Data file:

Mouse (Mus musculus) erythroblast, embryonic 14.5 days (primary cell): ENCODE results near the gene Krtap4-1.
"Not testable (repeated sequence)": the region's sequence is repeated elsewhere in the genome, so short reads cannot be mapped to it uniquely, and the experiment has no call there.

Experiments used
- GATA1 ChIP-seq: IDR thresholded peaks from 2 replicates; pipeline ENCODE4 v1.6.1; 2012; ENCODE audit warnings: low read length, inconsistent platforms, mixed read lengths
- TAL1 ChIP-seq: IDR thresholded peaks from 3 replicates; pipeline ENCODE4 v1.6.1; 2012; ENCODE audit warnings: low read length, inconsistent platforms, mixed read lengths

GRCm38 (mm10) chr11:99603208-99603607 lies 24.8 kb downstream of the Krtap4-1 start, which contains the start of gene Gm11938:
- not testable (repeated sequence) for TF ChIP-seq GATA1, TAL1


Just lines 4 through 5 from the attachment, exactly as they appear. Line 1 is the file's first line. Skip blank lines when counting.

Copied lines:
- GATA1 ChIP-seq: IDR thresholded peaks from 2 replicates; pipeline ENCODE4 v1.6.1; 2012; ENCODE audit warnings: low read length, inconsistent platforms, mixed read lengths
- TAL1 ChIP-seq: IDR thresholded peaks from 3 replicates; pipeline ENCODE4 v1.6.1; 2012; ENCODE audit warnings: low read length, inconsistent platforms, mixed read lengths